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Let $f(t)$ be a function defined on the finite interval $[t_1,\, t_2]$. Is the Fourier transform of such a function uniquely defined? In the sense that there exists only one function $\hat{f}(\omega)$ giving the Fourier coefficients that sum up to $f(t)$ in the interval $[t_1,\,t_2]$?

I am aware that one can find the Fourier transform of a function $g_1(t)$ defined on $[-\infty, \,+\infty]$ as
$$g_1(t) = \begin{cases} f(t) & \text{for}\;t \in [t_1, t_2]\\ 0 & \text{for}\;t \lt t_1 \;\text{and}\;t \gt t_2 \end{cases} $$

The Fourier transform of this function would yield the coefficients that sum up to $f(t)$ on the interval $[t_1,\,t_2]$, I think. However, the same could be said about functions $g_2(t)$ and $g_3(t)$ defined via $$g_2(t) = \begin{cases} f(t) & \text{for}\;t \in [t_1, t_2]\\ 4 & \text{for}\;t \lt t_1 \;\text{and}\;t \gt t_2 \end{cases} $$ $$g_3(t) = \begin{cases} f(t) & \text{for}\;t \in [t_1, t_2]\\ t & \text{for}\;t \lt t_1 \;\text{and}\;t \gt t_2 \end{cases} $$ or any other function that matches the definition of $f(t)$ on $[t_1,\,t_2]$ and somehow continues this to be defined on $[-\infty,\,+\infty]$. In particular, by continuing $f(t)$ periodically on $[-\infty,\,+\infty]$, one would get a Fourier series that would also be a valid representation of $f(t)$ on $[t_1,\,t_2]$. Or is this reasoning incorrect? If not, in what way does the concept of a Fourier transform apply to functions that are only defined on a finite interval?

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In mathematics, there are many Fourier transforms. For every locally compact abelian group, there is a corresponding Fourier transform. Two of these Fourier transforms can be applied to a function $$f:[t_1,t_2]\rightarrow\mathbb{C}.$$ 1) You can apply the Fourier transform $\mathscr{F}_{\mathbb{T}}$, where $\mathbb{T}:=\mathbb{R}/(t_2-t_1)\mathbb{Z}$ is a torus group. An application of $\mathscr{F}_{\mathbb{T}}$ corresponds to the action of extending $f$ periodically and then expanding it into a Fourier series. If you choose $\mathscr{F}_{\mathbb{T}}$ as your Fourier transform, $\mathscr{F}_{\mathbb{T}}(f)$ will be unique.

2) You can also choose to apply the Fourier transform $\mathscr{F}_{\mathbb{R}}$, but then you have to extend $f$ from $[t_1,t_2]$ to $\mathbb{R}$ beforehand. As you pointed out yourself, there is no unique way of doing this. Consequently, there is no unique way to define $\mathscr{F}_{\mathbb{R}}(f)$.

Addition (Discrete Fourier Transform):

If you consider the finite abelian group $\mathbb{Z}_N:=\mathbb{Z}/N\mathbb{Z}$, the corresponding Fourier transform $\mathscr{F}_{\mathbb{Z}_N}$ is called distrete Fourier Transform. If you only have $N$ sampling points $f(x_0),f(x_1),\ldots,f(x_{N-1})$, you may think of it as a function on $\mathbb{Z}_N$ and consequently apply the Fourier transform $\mathscr{F}_{\mathbb{Z}_N}$ to it.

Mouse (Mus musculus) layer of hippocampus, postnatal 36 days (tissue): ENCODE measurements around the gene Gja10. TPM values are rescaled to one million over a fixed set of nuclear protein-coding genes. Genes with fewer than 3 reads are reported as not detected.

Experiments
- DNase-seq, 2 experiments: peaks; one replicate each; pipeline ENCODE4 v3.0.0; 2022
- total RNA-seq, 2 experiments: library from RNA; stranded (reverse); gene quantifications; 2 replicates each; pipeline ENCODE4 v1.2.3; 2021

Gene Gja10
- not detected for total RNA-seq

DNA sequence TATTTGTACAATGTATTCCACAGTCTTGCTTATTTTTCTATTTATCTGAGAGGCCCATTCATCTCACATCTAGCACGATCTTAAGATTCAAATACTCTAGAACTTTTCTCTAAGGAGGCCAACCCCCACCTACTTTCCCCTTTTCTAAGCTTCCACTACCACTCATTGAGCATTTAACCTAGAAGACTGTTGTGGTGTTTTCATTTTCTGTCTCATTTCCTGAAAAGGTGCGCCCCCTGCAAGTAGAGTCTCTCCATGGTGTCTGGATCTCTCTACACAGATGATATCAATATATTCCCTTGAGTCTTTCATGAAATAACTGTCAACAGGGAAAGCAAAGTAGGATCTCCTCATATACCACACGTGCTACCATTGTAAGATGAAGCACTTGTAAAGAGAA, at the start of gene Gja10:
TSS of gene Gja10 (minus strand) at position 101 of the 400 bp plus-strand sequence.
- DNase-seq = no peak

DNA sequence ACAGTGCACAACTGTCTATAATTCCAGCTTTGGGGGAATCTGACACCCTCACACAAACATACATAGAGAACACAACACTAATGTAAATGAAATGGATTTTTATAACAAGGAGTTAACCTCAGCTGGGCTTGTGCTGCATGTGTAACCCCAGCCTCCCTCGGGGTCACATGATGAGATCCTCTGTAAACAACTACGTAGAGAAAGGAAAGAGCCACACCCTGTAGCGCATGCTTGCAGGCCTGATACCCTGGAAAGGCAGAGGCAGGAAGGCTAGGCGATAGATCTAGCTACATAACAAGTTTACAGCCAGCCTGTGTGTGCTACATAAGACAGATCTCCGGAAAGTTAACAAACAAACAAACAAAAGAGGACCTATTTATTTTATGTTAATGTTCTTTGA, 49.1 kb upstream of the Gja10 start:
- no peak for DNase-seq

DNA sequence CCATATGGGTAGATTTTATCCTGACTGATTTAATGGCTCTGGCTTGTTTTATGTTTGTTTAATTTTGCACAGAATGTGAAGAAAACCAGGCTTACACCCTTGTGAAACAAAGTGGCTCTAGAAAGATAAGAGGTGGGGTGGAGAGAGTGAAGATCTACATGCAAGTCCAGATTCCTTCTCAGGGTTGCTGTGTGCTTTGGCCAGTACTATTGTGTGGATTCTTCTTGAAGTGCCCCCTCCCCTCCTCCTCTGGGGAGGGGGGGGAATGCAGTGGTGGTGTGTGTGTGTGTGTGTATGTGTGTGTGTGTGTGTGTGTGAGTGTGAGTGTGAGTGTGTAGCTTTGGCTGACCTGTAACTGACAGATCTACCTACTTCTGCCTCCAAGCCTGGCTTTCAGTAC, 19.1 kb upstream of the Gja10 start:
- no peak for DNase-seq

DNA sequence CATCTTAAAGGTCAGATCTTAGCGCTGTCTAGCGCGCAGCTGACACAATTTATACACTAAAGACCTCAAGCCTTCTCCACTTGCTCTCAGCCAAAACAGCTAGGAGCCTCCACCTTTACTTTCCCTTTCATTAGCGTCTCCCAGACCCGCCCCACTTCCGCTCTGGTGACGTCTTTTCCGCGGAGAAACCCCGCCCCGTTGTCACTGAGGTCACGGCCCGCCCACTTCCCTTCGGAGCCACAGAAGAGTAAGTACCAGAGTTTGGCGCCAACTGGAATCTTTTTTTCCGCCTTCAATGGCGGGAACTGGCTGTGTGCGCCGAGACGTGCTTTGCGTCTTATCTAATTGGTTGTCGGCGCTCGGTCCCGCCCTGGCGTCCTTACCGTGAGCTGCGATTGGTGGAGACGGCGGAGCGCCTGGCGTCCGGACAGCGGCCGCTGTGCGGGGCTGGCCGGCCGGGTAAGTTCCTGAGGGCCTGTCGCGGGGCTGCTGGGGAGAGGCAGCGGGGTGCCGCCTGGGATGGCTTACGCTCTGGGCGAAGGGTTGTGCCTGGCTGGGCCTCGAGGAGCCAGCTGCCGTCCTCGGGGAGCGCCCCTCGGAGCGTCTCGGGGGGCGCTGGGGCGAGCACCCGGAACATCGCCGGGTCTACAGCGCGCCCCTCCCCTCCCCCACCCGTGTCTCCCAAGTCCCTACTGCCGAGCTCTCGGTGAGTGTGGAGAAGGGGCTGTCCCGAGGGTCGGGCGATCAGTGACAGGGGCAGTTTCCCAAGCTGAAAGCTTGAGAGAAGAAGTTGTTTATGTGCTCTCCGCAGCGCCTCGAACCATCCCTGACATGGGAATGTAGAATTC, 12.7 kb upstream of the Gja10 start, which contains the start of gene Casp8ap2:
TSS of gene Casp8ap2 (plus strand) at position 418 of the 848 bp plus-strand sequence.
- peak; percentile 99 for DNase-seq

I will not define the Fourier transforms $\mathscr{F}_{\mathbb{T}}$, $\mathscr{F}_{\mathbb{R}}$, $\mathscr{F}_{\mathbb{Z}_N}$ here (you can easily find good sources elsewhere), but simply emphasize that there is more than one Fourier transform, which may resolve some of the perplexity behind the question in the OP.

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  • $\begingroup$ So to sum up, if a function is only given on a finite interval, one has to extend it over $\mathbb{R}$ in one way or another in order to be able to compute an expansion in $e^{-i \omega t}$ basis functions (resulting in either a Fourier transform or series). $\endgroup$ – Quantum Jul 30 '19 at 18:34
  • $\begingroup$ The reason I am asking this question is that for the discrete Fourier transform, the samples $f[t_n]$ are only given on a finite interval. So I thought that finding the Fourier transform for the function represented by the samples is a bit arbitrary unless some assumptions are made about what the function does outside that interval. Any comments on this? $\endgroup$ – Quantum Jul 30 '19 at 18:37
  • $\begingroup$ @Quantum: The discrete Fourier transform is yet another Fourier transform. If you only have a finite number of sampling points, you can apply it. You don't need to interpolate in order to apply it. $\endgroup$ – StarBug Jul 30 '19 at 20:23
  • $\begingroup$ Sure, I do not need to interpolate within the interval. But does the discrete transform not make any assumption (even if only implicitly) about the function outside the sampled interval (such as being zero or periodic)? If the discrete transform is considered an approximation to the continuous transform or series, then it seems to me that some extension has to be made outside the interval for the reasons you described above. $\endgroup$ – Quantum Jul 31 '19 at 8:35
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    $\begingroup$ That clarifies it, thank you, although I have not seen this stated explicitly in treatments of the DFT. I guess what I really meant with my original question was "for a function defined on a finite interval, is the expansion in sinusoids/complex exponentials unique?". It is now clear that the answer to that is "no, there are several ways of expanding it, some of which assume an extension over the real numbers". $\endgroup$ – Quantum Jul 31 '19 at 21:11

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